The Loop

Sorry, Jason Day and Lydia Ko. The winningest golfer in 2016 is the red-hot Ariya Jutanugarn

August 29, 2016

Outside of Jason Day, who leads the PGA Tour with three victories this season, the players with the most wins on the four biggest U.S. golf tours in 2016 are all somewhat of surprises. On the Tour, trick-shot artist Wesley Bryan won three times in his rookie season to earn a battlefield promotion to the PGA Tour. And on the PGA Tour Champions, a 59-year-old Berhard Langer is still dominating those young 50-year-olds to the tune of four titles. OK, so that's not too surprising. Langer is a freak of nature.

Then there's the winningest golfer on the planet in 2016, Ariya Jutanugarn. The 20-year-old from Thailand didn't have an LPGA Tour title until May. Now? She has five.

Jutanugarn picked up the fifth victory of a stunning breakthrough campaign on Sunday at the Canadian Pacific Women's Open. Jutanugarn shot rounds of 68-64-67-66 to win by four shots just nine days after withdrawing from the Olympics (she was the first-round leader before pulling out after 13 holes in the second round) with a knee injury.

"I feel like I'm going to withdraw this week because my knee hurt so bad last week," Jutanugarn told reporters in Canada. "But when I got here on Monday and Tuesday, it's getting a lot better, and first round it's fine."

That's bad news for her opponents, who haven't been able to stop her during a torrid four-month stretch in which she's won five of her past 10 starts, including her first major title at the Ricoh Women's British Open last month. The powerful player, who rarely hits driver, also has a runner-up and a third-place finish in that time frame. And when Jutanugarn tees it up this week at the Manulife LPGA Classic, she'll be looking to match the three-tournament winning streak she had earlier this season.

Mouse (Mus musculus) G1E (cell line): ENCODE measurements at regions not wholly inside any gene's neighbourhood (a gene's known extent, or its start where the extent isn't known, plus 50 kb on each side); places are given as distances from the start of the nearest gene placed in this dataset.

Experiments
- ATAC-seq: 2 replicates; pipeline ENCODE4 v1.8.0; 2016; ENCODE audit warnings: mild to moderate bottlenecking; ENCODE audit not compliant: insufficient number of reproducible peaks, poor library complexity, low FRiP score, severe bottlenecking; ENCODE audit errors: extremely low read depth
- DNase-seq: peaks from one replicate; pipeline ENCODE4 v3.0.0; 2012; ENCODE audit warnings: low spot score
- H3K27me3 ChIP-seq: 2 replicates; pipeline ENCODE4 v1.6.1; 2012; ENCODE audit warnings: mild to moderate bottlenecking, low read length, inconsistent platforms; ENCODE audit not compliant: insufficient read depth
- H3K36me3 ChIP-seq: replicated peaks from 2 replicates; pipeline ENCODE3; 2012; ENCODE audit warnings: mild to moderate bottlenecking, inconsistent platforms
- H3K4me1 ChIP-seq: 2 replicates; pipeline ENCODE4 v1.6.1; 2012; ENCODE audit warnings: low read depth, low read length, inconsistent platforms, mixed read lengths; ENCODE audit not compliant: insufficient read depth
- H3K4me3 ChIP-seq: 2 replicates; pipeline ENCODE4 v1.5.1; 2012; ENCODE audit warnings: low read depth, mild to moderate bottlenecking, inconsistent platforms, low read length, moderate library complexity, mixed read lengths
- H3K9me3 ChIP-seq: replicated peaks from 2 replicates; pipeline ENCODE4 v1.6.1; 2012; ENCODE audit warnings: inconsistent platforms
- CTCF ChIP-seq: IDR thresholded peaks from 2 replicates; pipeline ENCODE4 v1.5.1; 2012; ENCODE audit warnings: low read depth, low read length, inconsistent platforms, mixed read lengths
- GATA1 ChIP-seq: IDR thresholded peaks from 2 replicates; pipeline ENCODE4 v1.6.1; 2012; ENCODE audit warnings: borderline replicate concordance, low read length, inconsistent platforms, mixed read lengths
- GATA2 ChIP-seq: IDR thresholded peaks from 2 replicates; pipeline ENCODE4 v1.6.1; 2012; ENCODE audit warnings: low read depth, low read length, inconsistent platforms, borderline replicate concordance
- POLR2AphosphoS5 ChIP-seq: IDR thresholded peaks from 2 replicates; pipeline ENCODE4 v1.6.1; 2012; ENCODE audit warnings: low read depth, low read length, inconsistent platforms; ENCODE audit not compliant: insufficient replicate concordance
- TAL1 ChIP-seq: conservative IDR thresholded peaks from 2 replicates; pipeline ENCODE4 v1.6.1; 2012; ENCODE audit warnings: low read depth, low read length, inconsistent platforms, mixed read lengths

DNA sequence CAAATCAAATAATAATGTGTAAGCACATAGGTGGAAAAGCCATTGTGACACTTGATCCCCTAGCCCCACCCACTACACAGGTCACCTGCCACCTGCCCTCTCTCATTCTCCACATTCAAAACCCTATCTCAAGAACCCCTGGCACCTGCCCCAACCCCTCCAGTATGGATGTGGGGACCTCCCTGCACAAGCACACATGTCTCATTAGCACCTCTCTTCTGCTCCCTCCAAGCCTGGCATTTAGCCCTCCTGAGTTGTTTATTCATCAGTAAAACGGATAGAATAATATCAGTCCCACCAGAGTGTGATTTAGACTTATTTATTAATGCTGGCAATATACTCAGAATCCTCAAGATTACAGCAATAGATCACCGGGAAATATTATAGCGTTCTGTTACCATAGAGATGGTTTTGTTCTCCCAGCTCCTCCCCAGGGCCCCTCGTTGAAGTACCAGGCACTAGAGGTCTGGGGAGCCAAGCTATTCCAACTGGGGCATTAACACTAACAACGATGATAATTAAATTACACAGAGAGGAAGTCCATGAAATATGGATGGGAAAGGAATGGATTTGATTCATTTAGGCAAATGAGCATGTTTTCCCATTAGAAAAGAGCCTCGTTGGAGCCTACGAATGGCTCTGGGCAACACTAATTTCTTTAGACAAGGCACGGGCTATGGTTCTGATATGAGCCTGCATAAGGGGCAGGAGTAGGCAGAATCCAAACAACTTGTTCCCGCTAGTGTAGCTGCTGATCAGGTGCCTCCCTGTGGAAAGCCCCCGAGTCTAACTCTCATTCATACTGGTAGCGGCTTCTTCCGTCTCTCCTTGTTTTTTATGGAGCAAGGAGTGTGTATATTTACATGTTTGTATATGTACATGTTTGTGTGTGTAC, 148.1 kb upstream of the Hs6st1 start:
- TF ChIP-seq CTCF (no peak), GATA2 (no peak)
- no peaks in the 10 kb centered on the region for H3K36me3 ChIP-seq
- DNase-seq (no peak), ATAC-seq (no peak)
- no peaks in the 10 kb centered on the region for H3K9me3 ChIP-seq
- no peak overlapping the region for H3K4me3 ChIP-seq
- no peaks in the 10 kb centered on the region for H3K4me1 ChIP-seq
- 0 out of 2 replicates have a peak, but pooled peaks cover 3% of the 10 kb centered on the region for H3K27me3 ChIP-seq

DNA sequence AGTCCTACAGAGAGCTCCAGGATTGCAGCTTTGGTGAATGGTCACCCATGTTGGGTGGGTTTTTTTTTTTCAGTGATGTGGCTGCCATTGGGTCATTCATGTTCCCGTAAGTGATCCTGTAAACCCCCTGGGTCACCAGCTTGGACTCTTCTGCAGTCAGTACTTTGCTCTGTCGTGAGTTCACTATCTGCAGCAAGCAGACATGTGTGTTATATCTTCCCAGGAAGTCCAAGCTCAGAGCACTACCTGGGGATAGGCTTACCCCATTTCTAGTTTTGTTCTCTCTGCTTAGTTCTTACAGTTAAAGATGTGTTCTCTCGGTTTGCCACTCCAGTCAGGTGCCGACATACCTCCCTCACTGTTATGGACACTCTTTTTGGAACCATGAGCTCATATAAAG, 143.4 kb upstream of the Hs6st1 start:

Incredibly, Jutanugarn's breakout has occurred in the immediate aftermath of some major heartbreak, a late collapse at the ANA Inspiration in March. But five quick wins will help erase the bad memory of that stumble -- and they're also helping Jutanugarn get to her next goal: Being No. 1 in the world.

Jutanugarn is now No. 2 in the Rolex Rankings, trailing only Lydia Ko, who has four victories this season. Keep winning at a 50-percent clip, though, and things won't stay that way for long.